Clear signs tell us that, today, organizations that embraced a post-industrial transformation and defeated the bureaucracy and rigidity of linear business models are the masters of the market.
(we recommend reading the whole essay!)
““Only” fifteen years after Himanen’s book, a prophet of business thinking such as Geoffrey Moore looks at Coase’s seminal “The Nature of the Firm” and explores the deep changes that the digitally transformed economy is having on the structure of the firm itself. According to Moore, the transition to post-industrial, information, age is finally getting to maturation and having effects not only on the business models (with the rise of the “age of access” and “on demand” economy) but also onto the very nature of the firm itself.
The growing demand for the firm to be able to act as a pivotal point – interact and collaborate with partners and peers – is being deeply disruptive to the hierarchical and bureaucratic management structures that provided the motivation for the existence of an entire class of middle-management, middle-class jobs for most of the twentieth century.
The transition from corporate bureaucracies to digital empires is, according to Greg Satell, so relevant that he defines Platforms as “bureaucracies for the networked age“.
Ultimately you go then, gradually and with huge differences between different industries, from an industrial perspective, of a linear relationship between firms and the market to one which is networked and post-industrial. While in the first, the company (capital) owns the means of production and workers access them to produce products and services to be marketed, In the latter the market is reticular and indistinguishable from the society, the means of production are dispersed and accessible and companies have the main aim of connecting supply and demand and facilitating the “citizen producer”.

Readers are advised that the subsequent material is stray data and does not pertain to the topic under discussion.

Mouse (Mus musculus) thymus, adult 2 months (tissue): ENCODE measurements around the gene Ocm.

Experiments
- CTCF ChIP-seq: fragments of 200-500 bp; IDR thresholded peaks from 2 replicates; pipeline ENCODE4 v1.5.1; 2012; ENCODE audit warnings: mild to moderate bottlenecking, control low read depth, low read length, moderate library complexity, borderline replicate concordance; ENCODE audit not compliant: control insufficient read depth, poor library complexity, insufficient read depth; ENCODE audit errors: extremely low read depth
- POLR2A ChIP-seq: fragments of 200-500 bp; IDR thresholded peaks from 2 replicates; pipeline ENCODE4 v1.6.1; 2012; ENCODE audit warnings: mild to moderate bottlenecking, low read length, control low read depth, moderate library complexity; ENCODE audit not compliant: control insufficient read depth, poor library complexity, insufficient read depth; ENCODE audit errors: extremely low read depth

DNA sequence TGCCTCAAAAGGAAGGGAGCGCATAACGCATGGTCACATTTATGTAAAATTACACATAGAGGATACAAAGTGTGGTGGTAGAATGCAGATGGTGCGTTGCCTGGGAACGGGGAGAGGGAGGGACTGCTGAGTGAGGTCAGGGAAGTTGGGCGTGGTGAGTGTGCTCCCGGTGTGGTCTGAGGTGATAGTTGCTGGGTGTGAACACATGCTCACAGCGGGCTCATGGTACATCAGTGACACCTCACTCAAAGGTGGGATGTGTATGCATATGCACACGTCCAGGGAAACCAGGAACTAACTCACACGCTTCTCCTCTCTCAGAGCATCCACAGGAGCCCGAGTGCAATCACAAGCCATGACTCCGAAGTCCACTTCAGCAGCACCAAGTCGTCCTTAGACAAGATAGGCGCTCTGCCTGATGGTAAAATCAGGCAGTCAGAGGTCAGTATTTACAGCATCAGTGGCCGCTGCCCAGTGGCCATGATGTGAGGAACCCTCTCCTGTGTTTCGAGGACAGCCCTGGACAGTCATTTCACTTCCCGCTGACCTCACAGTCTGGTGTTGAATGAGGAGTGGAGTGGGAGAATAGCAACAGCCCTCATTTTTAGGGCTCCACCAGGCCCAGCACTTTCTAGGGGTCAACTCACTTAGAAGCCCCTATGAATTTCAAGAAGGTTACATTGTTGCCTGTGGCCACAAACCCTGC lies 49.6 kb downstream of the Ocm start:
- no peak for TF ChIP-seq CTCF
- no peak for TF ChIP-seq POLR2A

It is therefore impossible, recognizing how the maturation and the ubiquity of the networks and the social web transformed the structure of society in a “grid”, not to overcome the “linear” logic of business typical of industrial production. Is therefore necessary, in companies and organizations – and eventually in ourselves – to adopt a new attitude, a new work ethic.
But what can then be the guiding spirit, the basic ethics of this transformation? Himanen (and others) identify this in the hacker ethic. In the hacker ethic of work, work has to be interesting and fun and, above all, must create value for the worker, the organization and for society as a whole. Workers also must have freedom to organize their work in a way that is more functional to reach their own goals and in the manner that best fits their needs and insights.
A lot of Himanen’s vision can be also seen in the work of historical leaders of organization transformation such as Peter Drucker or in the “learning organization” advocated by Peter Senge where “…people continually expand their capacity to create the results they truly desire, where new and expansive patterns of thinking are nurtured, where collective aspiration is set free, and where people are continually learning to see the whole together”
Exactly in 2001, in conjunction with Himanen’s book release, we witnessed what can be considered among the first incarnations of hacker thinking in the world of production in the information age: in February of that year, in fact, a group of software developers, met to discuss new practices and methods of software development and gave birth to the “Agile Manifesto”.
This manifesto, made ??of 12 principles, and four Key aspects was a real break with the world of hierarchies, long term contracts and bureaucratic companies that, in most cases, even after almost 15 years, is still the market that we know and live every day as professionals.
* Individuals and interactions over processes and tools
* Working software over comprehensive documentation
* Customer collaboration over contract negotiation
* Responding to change over following a plan
The vision embodied by the Agile Manifesto was actually emerging from a cultural background inspired in part from the work of Richard Stallman – the last “true hacker” according to Steven Levy – and other Free software activists.”